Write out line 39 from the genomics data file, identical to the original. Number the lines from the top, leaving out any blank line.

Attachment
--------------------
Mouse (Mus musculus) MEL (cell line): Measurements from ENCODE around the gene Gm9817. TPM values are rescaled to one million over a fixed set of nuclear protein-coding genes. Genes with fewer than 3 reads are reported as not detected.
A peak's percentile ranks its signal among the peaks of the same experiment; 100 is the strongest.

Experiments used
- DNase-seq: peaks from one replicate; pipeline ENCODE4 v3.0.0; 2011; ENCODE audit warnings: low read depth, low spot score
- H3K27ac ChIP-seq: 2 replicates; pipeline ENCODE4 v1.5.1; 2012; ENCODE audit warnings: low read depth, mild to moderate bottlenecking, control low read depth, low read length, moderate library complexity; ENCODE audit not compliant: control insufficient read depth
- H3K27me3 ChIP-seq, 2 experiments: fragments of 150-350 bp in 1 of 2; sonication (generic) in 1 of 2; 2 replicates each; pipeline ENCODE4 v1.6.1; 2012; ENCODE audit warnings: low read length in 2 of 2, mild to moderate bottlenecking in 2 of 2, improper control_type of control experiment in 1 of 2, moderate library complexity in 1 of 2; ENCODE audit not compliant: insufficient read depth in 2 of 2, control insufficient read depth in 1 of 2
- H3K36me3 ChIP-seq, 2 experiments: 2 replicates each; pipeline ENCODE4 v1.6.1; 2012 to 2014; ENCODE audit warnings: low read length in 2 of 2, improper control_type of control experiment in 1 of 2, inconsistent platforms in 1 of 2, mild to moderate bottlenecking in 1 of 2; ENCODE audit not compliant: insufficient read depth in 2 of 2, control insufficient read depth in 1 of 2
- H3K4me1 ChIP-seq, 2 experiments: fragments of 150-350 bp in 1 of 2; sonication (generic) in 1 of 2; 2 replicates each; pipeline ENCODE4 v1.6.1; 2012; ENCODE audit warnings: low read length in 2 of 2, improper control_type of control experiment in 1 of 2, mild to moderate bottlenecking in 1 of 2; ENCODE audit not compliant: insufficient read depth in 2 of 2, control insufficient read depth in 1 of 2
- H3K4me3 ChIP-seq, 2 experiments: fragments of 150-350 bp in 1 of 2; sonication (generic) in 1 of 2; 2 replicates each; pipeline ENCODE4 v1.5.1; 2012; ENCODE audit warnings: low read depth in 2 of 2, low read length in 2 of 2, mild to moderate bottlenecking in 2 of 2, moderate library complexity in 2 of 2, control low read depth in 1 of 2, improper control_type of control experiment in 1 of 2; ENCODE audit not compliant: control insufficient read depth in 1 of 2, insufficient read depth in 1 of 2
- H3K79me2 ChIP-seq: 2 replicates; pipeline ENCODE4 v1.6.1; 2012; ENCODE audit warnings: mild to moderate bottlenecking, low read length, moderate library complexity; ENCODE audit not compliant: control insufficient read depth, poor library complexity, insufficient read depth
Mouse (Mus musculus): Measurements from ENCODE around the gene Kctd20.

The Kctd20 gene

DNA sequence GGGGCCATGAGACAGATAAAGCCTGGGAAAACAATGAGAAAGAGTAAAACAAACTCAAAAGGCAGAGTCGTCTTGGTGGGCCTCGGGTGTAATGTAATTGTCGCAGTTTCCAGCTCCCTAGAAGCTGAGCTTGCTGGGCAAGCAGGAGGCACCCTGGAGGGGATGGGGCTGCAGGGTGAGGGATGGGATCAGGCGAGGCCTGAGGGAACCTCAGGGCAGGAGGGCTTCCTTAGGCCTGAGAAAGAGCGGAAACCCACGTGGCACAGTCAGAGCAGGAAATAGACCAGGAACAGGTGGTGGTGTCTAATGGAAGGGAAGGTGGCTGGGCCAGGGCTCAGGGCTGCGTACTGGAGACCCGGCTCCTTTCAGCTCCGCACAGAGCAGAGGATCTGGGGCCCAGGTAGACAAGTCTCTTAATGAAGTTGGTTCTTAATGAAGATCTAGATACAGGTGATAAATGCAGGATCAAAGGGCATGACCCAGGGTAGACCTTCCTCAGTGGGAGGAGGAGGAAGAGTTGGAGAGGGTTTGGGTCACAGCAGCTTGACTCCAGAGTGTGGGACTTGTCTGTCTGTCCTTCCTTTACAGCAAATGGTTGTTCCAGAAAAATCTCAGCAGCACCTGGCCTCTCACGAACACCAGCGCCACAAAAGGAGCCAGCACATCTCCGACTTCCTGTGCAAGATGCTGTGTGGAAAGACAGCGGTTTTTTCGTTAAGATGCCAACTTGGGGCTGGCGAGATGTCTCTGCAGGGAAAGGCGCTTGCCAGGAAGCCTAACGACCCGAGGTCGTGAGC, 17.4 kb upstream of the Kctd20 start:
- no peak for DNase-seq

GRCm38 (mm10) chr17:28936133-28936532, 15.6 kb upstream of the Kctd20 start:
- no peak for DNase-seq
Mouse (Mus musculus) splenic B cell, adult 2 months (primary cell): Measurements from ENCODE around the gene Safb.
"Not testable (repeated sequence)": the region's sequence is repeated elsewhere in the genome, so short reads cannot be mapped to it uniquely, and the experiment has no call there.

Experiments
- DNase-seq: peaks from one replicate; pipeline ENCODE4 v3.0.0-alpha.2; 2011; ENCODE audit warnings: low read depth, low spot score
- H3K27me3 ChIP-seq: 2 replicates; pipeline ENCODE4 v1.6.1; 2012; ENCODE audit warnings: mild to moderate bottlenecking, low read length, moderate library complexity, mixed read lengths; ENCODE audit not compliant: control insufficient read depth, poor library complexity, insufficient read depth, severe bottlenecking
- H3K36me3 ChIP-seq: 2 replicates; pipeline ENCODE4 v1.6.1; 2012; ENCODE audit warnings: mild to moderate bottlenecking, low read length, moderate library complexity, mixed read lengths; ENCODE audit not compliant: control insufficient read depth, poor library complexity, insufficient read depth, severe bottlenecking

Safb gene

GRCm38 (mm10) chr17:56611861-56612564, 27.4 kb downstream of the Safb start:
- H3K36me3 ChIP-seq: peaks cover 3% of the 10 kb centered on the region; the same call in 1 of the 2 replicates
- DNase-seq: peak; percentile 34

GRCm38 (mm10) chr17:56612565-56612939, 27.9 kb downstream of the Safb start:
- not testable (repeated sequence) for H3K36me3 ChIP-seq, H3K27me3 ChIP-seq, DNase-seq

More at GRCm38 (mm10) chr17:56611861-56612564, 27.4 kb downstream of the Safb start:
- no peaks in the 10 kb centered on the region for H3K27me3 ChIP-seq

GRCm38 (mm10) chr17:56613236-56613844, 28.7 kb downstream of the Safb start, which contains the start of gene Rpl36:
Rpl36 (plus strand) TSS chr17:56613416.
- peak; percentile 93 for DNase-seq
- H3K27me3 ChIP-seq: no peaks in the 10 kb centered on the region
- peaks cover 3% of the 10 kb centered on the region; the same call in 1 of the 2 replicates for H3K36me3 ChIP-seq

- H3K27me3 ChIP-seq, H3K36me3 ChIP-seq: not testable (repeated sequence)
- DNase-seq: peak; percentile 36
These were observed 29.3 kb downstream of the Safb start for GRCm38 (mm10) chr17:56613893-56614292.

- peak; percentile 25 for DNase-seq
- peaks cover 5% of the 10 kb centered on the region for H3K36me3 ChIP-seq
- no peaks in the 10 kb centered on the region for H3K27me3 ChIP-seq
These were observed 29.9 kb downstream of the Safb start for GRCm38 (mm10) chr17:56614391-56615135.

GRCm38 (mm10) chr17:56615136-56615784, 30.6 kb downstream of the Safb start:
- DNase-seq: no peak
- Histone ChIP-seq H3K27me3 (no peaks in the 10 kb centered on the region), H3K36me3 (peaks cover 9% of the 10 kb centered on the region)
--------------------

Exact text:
- peak; percentile 25 for DNase-seq